“It has been tossed around,” said one defense attorney involved in conversations about a gag order who believes it is premature to ask McAfee to intervene. “Frankly as she continues to make outrageous public statements, she is digging herself further in a hole.”

At another public event for Easter, Willis warned that efforts to remove her from the case haven’t slowed her work and the “train is coming.”

Those remarks drew a rebuke from Trump’s attorney Steve Sadow, who posted on social media: “Apparently Judge McAfee’s warning to Willis in his disqualification order about talking about the case in a public forum is simply being ignored. Does that surprise anyone??”

Michael J. Moore, former US attorney for the Middle District of Georgia said some of her recent comments have been “like a thumb in the eye, I thought, to the judge.” But Moore added trying to shut down Willis’ ability to make public remarks before an appeals court weighs in on whether she should be disqualified could undercut those continuing efforts.

“You wouldn’t have wanted to already suggest an alternate remedy,” Moore said, then “the court of appeals can say since they’ve gone back to court and given you a gag order, this is resolved.”

Buddy Parker, the Georgia attorney representing Trump election attorney John Eastman in the case over efforts to overturn the 2020 election there, told CNN there’s little value in wading into a spat over public comments on the case when a trial date hasn’t been set. While Willis has been angling for an August trial date, the judge has yet to weigh in.

“I don’t know a reason to have a gag order right now,” Parker told CNN. “You have to be close to jury selection to have any impact. … If you have a trial in a year from now, you forget what she says anyway.”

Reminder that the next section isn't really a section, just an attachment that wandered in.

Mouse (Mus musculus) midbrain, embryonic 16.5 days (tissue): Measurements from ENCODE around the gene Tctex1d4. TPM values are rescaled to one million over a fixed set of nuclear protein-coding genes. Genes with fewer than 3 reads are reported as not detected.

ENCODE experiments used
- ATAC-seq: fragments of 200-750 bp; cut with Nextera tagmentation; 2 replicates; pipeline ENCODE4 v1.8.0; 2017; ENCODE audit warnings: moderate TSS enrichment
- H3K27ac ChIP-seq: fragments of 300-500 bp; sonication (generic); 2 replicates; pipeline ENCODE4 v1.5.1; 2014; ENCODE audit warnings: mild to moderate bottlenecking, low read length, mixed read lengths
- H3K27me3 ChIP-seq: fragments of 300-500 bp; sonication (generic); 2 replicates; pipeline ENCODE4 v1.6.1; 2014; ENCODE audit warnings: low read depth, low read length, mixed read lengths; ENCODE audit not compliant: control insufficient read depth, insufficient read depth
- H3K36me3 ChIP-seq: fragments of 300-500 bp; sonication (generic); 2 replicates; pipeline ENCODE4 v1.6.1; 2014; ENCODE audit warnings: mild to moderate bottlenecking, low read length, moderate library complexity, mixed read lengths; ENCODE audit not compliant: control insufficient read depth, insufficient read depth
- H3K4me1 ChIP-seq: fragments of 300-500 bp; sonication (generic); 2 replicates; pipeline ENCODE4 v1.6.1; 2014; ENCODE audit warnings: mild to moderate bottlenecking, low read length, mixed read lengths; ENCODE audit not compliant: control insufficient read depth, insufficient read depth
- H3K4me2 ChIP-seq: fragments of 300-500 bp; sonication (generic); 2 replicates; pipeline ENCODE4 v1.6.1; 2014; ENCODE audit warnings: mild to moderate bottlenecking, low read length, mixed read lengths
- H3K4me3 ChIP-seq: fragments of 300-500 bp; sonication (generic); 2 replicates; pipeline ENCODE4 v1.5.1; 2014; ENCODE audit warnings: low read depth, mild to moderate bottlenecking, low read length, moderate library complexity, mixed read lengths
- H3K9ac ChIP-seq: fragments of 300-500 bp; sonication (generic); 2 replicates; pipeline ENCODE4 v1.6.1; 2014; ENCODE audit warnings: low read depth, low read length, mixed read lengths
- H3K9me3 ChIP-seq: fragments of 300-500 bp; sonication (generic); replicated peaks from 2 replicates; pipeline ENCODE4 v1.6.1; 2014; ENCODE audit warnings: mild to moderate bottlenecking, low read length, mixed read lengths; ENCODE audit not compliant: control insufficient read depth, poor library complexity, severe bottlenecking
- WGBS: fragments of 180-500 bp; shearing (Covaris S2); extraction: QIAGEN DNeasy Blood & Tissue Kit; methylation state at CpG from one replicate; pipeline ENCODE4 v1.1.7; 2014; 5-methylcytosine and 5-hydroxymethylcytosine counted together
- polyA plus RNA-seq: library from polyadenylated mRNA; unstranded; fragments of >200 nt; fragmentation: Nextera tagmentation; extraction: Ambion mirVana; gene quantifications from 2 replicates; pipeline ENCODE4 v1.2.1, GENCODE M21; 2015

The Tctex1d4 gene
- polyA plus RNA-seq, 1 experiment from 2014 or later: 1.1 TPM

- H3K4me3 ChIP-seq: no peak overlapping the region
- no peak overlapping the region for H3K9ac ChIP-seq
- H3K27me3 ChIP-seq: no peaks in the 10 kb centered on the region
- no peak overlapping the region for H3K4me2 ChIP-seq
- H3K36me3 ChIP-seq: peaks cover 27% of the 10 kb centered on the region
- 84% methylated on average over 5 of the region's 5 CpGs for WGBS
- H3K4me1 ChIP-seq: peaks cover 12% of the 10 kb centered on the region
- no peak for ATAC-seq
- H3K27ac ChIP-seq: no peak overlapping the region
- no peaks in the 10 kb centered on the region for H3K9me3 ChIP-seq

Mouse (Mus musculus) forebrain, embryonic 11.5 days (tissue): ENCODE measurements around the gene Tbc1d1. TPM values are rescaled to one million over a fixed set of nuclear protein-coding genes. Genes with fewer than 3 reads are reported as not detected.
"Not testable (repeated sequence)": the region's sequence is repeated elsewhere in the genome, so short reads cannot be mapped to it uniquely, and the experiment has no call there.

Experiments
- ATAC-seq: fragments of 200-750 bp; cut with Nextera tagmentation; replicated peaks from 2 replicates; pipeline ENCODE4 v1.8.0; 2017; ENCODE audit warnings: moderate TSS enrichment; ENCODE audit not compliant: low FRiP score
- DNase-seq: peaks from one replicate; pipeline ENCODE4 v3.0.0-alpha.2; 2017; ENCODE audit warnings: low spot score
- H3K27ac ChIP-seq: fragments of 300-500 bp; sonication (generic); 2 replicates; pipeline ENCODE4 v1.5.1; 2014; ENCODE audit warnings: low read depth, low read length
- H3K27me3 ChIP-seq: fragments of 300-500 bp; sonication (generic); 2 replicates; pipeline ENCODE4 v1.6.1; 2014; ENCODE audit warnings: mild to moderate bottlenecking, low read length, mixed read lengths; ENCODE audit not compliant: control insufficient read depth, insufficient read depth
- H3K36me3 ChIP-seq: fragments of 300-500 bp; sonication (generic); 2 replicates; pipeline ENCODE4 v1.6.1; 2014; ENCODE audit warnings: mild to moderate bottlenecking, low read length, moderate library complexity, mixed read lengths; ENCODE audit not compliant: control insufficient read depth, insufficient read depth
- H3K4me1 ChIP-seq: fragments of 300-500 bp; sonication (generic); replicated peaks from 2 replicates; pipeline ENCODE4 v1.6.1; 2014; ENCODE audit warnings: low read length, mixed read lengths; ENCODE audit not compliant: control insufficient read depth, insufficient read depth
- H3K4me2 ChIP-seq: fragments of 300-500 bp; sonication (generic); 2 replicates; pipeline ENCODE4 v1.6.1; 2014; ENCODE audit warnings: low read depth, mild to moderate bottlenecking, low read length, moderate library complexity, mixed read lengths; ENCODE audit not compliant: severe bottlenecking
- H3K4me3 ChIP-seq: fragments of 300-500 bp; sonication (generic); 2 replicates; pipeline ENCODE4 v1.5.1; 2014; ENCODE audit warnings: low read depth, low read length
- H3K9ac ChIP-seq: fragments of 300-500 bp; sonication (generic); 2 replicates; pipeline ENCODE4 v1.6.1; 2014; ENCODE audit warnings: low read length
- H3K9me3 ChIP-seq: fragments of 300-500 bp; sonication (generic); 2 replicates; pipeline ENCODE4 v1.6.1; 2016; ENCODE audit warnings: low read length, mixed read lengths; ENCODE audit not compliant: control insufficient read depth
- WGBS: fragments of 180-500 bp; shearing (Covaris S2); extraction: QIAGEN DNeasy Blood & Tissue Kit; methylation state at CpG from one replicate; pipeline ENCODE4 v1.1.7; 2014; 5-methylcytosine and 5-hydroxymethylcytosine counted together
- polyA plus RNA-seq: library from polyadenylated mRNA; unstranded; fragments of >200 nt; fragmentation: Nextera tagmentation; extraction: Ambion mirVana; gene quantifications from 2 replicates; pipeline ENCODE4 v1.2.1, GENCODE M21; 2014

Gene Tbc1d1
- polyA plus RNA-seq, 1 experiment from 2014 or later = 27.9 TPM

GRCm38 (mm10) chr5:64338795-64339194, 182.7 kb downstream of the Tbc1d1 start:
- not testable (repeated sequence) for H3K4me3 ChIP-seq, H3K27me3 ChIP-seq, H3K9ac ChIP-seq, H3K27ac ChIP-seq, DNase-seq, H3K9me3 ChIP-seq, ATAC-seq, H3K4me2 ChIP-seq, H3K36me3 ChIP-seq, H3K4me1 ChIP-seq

Willis’ reelection fight this year adds another wrinkle in the possible pursuit of a gag order. She’s bound by rules preventing Georgia prosecutors from making comments outside of court that could influence a jury. But she also needs to maintain a public presence if she hopes to be reelected.

“I think that it’s very hard to say to a public official running for office that there is a gag order,” said one attorney involved in the case. “However, the rules of ethics regarding a prosecutor, which are enforceable, are quite clear as to what she can and can’t say about a pending case.  I don’t think we need a gag order to say, ‘Obey the law.’”

McAfee, in a somewhat unconventional move, also has made public comments about the case in the media, a point that the district attorney’s office could use to argue against a potential gag order. McAfee is up for reelection this year, too.

Attempting to quiet the prosecutor may not prove worth the risk if defendants fear the judge could issue a blanket gag order forbidding both sides from discussing the case.

The former president already faces a gag order in his criminal hush money case that’s headed to trial later this month in New York. And several other defendants in the Georgia case, including former Trump attorney Rudy Giuliani and former Georgia GOP Chairman David Shafer, have offered commentary on the case and Willis on social media.

“You certainly could have a situation where what’s good for the goose is good for the gander, we’re just going to protect the jury from everybody,” said Moore.